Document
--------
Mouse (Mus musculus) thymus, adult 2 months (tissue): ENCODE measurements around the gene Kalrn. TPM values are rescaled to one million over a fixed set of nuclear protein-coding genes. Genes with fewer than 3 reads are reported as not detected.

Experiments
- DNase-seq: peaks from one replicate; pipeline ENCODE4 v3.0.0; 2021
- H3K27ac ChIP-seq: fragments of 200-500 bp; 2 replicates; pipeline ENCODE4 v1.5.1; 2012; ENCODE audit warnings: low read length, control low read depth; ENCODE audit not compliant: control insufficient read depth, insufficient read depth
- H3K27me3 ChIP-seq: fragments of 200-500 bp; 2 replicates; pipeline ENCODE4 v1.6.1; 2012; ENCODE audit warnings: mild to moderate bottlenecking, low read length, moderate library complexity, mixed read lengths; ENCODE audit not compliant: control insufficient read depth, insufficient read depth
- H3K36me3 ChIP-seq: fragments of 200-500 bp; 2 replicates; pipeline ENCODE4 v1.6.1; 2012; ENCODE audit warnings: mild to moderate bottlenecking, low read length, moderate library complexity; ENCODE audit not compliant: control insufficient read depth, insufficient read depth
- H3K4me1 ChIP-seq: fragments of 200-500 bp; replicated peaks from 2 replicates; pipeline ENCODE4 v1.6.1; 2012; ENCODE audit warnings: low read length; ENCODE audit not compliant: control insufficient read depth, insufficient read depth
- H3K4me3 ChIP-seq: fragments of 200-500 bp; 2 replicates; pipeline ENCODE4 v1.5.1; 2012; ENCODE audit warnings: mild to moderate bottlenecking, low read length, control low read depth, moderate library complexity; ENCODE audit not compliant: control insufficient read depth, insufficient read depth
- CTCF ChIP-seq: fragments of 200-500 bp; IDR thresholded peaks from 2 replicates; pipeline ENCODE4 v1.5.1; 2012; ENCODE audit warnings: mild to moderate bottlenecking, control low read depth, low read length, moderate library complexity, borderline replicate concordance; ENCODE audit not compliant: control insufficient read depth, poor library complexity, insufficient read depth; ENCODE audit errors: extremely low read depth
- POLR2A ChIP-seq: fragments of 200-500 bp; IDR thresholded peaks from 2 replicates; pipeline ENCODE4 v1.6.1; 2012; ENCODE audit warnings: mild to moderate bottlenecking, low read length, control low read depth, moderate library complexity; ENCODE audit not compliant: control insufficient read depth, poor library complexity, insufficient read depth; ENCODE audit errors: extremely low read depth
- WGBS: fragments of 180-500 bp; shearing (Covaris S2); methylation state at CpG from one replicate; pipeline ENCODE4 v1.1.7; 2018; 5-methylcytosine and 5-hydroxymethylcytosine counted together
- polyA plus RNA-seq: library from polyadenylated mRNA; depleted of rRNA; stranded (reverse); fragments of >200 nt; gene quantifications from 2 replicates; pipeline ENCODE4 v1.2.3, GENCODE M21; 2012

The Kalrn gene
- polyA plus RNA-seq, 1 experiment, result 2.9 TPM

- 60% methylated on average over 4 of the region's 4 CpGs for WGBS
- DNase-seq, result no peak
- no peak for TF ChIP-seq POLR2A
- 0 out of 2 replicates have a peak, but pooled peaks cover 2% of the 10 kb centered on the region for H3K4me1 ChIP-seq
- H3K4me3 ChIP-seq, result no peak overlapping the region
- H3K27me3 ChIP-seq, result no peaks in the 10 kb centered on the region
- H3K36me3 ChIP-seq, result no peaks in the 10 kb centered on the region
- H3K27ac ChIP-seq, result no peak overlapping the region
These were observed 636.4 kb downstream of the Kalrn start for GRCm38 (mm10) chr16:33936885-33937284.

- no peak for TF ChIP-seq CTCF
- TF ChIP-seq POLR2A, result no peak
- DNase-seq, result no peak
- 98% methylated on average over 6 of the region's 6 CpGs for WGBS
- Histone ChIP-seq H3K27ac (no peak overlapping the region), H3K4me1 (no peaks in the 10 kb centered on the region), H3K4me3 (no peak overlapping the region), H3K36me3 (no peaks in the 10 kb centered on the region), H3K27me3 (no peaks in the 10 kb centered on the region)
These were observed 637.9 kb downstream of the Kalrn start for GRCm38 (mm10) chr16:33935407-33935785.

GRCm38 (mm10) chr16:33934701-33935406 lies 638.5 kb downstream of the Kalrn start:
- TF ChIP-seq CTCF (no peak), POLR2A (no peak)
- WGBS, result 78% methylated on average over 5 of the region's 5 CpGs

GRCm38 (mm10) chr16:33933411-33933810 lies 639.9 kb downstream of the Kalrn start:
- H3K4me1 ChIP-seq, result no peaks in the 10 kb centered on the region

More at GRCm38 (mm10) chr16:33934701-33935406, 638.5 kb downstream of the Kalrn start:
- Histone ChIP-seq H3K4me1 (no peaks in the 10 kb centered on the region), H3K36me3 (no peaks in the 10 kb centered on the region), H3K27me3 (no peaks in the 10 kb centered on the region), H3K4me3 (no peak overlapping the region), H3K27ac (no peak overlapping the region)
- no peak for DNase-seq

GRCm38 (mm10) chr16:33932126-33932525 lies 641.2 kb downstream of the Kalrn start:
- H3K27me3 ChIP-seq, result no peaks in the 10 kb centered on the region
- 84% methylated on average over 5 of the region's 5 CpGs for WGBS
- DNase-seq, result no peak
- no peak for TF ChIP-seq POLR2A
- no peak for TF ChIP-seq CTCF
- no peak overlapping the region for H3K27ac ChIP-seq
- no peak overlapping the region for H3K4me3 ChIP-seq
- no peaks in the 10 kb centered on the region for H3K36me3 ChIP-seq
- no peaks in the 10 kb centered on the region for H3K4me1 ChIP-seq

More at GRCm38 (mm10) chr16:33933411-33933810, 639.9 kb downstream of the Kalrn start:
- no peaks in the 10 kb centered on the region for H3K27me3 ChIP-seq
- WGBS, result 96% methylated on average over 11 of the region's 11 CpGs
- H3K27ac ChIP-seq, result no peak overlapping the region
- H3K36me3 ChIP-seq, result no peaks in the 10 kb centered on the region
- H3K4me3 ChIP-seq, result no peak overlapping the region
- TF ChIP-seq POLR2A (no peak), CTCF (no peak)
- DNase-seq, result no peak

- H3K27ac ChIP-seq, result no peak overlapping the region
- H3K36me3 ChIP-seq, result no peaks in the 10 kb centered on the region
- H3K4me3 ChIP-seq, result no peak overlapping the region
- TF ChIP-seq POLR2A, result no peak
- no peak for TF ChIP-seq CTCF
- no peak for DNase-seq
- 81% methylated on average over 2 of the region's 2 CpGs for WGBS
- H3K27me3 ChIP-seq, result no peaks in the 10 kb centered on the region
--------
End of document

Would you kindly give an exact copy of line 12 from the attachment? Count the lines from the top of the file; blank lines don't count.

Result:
- polyA plus RNA-seq: library from polyadenylated mRNA; depleted of rRNA; stranded (reverse); fragments of >200 nt; gene quantifications from 2 replicates; pipeline ENCODE4 v1.2.3, GENCODE M21; 2012